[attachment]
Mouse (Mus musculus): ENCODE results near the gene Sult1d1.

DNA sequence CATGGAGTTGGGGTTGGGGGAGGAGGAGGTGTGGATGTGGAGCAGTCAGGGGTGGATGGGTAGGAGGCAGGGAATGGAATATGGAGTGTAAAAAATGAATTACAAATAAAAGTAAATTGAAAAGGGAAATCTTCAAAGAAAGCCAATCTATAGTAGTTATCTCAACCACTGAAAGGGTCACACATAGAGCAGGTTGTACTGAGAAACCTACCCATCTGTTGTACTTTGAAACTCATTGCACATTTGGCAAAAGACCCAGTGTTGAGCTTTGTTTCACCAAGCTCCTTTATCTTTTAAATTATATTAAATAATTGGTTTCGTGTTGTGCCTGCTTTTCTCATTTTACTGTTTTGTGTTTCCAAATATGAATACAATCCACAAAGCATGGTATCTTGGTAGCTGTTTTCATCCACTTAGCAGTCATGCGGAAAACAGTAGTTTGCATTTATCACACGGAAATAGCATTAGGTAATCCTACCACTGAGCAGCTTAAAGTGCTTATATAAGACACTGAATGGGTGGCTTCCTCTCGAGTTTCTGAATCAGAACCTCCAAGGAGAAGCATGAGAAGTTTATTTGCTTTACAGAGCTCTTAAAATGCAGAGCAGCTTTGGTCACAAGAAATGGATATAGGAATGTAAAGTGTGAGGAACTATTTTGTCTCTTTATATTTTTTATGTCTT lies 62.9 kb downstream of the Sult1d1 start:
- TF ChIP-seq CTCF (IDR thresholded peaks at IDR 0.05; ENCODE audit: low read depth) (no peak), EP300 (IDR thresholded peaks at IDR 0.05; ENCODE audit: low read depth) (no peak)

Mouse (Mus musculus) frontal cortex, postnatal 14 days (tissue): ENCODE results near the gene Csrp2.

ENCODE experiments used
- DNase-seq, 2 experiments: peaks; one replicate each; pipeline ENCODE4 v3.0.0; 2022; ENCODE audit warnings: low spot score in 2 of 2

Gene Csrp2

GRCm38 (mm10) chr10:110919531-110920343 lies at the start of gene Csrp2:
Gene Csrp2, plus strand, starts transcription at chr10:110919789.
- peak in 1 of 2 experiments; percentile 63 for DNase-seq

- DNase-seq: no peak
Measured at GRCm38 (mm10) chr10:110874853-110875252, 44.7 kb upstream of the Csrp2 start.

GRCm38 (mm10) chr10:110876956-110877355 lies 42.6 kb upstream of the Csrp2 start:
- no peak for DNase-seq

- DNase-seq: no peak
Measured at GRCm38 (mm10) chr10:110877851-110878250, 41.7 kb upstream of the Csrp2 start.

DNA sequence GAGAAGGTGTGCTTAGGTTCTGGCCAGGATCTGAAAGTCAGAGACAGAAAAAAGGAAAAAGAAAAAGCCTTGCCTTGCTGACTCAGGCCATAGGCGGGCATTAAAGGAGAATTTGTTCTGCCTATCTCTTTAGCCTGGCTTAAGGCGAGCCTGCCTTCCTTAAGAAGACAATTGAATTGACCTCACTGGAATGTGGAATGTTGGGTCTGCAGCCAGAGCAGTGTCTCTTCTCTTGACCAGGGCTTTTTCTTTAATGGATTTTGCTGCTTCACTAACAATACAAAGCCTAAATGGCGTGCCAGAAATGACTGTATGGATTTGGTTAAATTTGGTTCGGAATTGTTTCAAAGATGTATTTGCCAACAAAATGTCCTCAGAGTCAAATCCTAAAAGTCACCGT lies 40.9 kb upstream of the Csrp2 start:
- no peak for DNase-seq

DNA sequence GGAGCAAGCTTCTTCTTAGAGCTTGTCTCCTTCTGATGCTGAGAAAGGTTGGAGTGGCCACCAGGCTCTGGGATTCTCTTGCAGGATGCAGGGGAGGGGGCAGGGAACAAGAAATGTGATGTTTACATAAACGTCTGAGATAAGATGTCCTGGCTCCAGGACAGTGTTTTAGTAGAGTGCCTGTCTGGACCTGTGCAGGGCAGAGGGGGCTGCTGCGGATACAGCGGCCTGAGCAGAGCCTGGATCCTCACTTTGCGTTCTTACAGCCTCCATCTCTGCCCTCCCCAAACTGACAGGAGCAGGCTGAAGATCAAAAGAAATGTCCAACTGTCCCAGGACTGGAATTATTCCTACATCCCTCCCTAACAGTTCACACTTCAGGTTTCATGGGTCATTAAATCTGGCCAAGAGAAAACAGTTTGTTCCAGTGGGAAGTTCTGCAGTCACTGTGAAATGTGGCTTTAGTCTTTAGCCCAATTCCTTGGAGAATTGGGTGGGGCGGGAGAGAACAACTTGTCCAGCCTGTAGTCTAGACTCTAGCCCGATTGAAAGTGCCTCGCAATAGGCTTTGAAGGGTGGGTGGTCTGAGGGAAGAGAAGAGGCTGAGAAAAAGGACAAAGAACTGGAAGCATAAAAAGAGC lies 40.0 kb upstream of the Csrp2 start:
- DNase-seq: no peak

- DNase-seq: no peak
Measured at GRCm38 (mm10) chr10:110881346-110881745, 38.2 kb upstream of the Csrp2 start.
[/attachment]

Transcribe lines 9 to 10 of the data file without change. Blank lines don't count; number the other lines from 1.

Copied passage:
Gene Csrp2, plus strand, starts transcription at chr10:110919789.
- peak in 1 of 2 experiments; percentile 63 for DNase-seq